Is the "g" at the end of a word pronounced "ch" or not?
Sometimes when a word ends in "g" it's pronounced "ch" like "fertig" and sometimes it's not. Is it dialect specific or is there a reason behind this?
It is dialect specific. In Germany it tends to be pronounced as 'ch', especially in nothern Germany and in formal settings. In southern Germany, especially Bavaria, it is pronounced as 'g/k', especially in informal settings. In Austria it is always 'g/k'. And I have no idea about the Swiss pronunciation.
There is a region, called Westfalia in NRW, where mostly older and not so well educated people, pronounce almost every 'g' ending word like 'ch'.
"wo kommste wech?" -> "Where are you from" "Fluchhafen" -> "Flughafen" "Berch" -> "Berg" "Burch" -> "Burg" "Tach" -> "Tag"
That is quite funny (to me at least :P). Seeing „Wo kommste wech?“, my mind immediately puts it into Hochdeutsch as „Wo kommst du weg?“ which (as far as I know) doesn't make any sense; but might be an odd way of saying something like „Wovon rennst du?“ which has a pretty stark difference in meaning from „Wo kommst du her?“ :P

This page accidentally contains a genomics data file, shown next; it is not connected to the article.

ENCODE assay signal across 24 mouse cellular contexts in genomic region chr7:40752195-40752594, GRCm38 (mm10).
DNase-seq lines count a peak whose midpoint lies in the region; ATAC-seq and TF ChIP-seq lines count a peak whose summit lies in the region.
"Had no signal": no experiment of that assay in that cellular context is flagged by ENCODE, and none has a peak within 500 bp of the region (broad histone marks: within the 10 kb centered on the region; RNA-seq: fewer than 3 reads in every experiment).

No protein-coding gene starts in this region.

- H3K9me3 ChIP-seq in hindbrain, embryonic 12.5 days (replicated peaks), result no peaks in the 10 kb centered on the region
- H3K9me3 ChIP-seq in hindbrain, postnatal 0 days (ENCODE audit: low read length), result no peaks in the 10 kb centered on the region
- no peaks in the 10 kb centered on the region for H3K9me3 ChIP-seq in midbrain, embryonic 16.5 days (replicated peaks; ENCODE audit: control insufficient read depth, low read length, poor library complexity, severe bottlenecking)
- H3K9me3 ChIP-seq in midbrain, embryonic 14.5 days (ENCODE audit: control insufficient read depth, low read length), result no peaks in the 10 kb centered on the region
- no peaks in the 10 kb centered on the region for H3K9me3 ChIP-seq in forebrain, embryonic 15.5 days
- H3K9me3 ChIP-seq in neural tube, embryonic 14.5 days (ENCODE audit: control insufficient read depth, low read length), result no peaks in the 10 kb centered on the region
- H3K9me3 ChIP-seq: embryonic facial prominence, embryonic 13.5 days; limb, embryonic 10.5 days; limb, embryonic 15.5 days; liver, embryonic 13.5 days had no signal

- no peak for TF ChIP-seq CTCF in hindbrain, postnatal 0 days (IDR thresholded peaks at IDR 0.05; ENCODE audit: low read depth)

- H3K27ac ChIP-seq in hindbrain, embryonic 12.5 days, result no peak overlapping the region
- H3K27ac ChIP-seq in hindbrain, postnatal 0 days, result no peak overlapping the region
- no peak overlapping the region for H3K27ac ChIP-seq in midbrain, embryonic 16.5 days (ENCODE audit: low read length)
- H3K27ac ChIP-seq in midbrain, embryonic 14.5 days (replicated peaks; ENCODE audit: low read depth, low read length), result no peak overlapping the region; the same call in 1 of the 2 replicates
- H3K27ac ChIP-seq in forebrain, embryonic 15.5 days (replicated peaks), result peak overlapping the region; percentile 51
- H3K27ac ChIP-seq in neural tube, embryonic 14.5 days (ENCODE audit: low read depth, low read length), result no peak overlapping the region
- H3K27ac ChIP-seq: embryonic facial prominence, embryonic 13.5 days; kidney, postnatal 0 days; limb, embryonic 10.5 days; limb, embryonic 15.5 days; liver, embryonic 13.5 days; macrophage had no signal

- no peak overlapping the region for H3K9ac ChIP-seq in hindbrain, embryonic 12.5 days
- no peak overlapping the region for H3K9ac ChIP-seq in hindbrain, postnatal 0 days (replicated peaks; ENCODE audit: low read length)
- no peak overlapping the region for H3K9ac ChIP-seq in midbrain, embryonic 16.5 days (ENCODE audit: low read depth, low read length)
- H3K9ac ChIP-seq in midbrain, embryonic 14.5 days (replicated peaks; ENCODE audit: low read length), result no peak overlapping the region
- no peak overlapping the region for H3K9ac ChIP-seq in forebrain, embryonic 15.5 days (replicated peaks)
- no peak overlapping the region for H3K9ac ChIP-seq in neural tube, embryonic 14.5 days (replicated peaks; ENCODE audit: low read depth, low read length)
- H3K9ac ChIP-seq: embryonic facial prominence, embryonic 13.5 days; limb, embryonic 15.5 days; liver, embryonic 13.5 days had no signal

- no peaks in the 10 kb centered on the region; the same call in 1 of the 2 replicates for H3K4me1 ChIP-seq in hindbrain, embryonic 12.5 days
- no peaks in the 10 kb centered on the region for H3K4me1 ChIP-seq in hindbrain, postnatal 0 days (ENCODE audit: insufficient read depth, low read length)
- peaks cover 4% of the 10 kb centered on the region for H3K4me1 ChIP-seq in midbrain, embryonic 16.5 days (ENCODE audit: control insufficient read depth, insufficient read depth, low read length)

As far as I know, standard pronunciation is -k for final "g" except in the ending -ig, where standard pronunciation is -ich.
So "fertig" should be "fertich", but "Weg" should be "Wehk".
Up in the north where I'm from, final -g is pronounced -ch a lot more. ("Fluchzeuch")
The rule is that word ending in '-ig' are pronounced if 'ch' and all other cases with a 'g'. This is not a dialect, but rather the correct form, but we never have German pronunciation in school (in Germany), so a lot of people don't really pay attention or know rules.
Important notes: Teig was mentioned, which technically ends in -ig, but the rule does not apply in case of a diphthong.
This is only for the end of words. König is pronounced with ch, Königreich is not (well, the -reich is, but the König is not).